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by Abigail Van Buren

DEAR ABBY: My husband took me out to an expensive restaurant. As we chatted over dinner, we realized that the couple next to us was eavesdropping on our conversation. They could hear everything we were saying. They kept turning their heads and looking straight at us. They even tried to peek when the check came.

My husband and I tried to ignore it, however, it put a damper on our nice evening. How should we tell nosy people to "butt out" of our dinner conversation? -- CONVERSATIONALLY SPEAKING IN DELAWARE

DEAR CONVERSATIONALLY SPEAKING: You and your husband missed an opportunity to have some fun. If you invent wild enough dialogue, the reaction can be funnier than a floor show. You could have raised your voices just a bit and begun discussing how you were going to spend the "drug money" -- or which girl you planned to send on the next "call." Short of asking to be seated at another table, there is no foolproof way to discourage nosy eavesdroppers.

DEAR ABBY: My letter is in response to the one from the neighbors who complained about the noise their neighbor's children made playing basketball in the yard.

As a boy, many years ago, I probably annoyed our neighbors the same way. Now that boy has grown into a man, who has taken care of literally thousands of youngsters in my practice of behavioral pediatrics.

Experience tells me that if all youngsters would be outside playing basketball or any other activity of exertion, we would have far fewer academic and behavioral problems. Approximately 75 percent of my patients never go outside to play. Many of them are addicted to video games, and some to television. (Studies have shown that exercise reduces the need for psycho-stimulants, such as Ritalin and Adderall, as well as the dosage.)

The ramifications of this addiction are enormous. These children tend to be more agitated and anxious. Their blood pressure and pulse are often increased. Their imagination is dulled. They have a higher risk of obesity, early onset diabetes, and future cardiovascular disease. Their sleep patterns are upset (many stay up all night to play their video games after their parents are sleeping), and there is some evidence that they are at increased risk for seizures.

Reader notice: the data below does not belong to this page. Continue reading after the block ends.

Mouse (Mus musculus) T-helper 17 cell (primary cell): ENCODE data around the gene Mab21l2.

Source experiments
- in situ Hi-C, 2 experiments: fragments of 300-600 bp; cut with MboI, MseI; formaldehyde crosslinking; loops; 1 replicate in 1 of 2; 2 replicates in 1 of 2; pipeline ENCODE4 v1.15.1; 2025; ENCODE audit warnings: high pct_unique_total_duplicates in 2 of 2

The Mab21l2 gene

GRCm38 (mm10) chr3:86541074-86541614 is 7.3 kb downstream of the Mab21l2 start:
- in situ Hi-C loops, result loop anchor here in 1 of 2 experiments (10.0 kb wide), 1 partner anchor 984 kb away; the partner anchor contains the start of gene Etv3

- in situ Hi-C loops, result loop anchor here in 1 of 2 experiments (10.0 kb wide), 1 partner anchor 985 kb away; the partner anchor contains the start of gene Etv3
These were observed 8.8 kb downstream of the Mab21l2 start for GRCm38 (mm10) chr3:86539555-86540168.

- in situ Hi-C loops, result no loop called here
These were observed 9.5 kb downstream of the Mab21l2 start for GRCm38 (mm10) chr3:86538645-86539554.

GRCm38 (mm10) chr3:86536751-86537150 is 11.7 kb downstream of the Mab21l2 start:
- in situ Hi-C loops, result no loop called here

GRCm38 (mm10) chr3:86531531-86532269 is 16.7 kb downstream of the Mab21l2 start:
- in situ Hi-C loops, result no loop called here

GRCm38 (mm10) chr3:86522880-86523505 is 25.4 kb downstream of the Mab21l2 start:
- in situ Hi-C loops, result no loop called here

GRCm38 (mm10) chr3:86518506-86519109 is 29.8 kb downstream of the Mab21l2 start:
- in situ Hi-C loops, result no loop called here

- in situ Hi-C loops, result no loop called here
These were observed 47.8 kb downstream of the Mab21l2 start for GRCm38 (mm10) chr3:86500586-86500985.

If the pounding of a basketball is annoying to some folks, they should step back and look at the big picture. That sound would be a symphony to my ears because I know that these youngsters are doing something that will benefit themselves and ultimately society. -- JOEL P. SUSSMAN, M.D., FAAP, COLUMBIA, S.C.

DEAR DR. SUSSMAN: Thank you for an important letter. As some readers pointed out, the complainer should be thankful the neighbor children are involved in activities as healthy as athletics. (Better to shoot hoops than each other!) People who can't stand the sound of children playing should relocate to a development for seniors. Let us not forget that children are people, too, and they have a right to play on their own property, providing they're not disturbing someone late at night.

CONFIDENTIAL TO JANIS IN SUN CITY: "Americans will accept the fact that a person can be an alcoholic or a dope fiend, but if a man doesn't drive, they think there must be something wrong with him." -- ART BUCHWALD

What teens need to know about sex, drugs, AIDS, and getting along with peers and parents is in "What Every Teen Should Know." To order, send a business-size, self-addressed envelope, plus check or money order for $5 (U.S. funds only) to: Dear Abby, Teen Booklet, P.O. Box 447, Mount Morris, IL 61054-0447. (Postage is included.)

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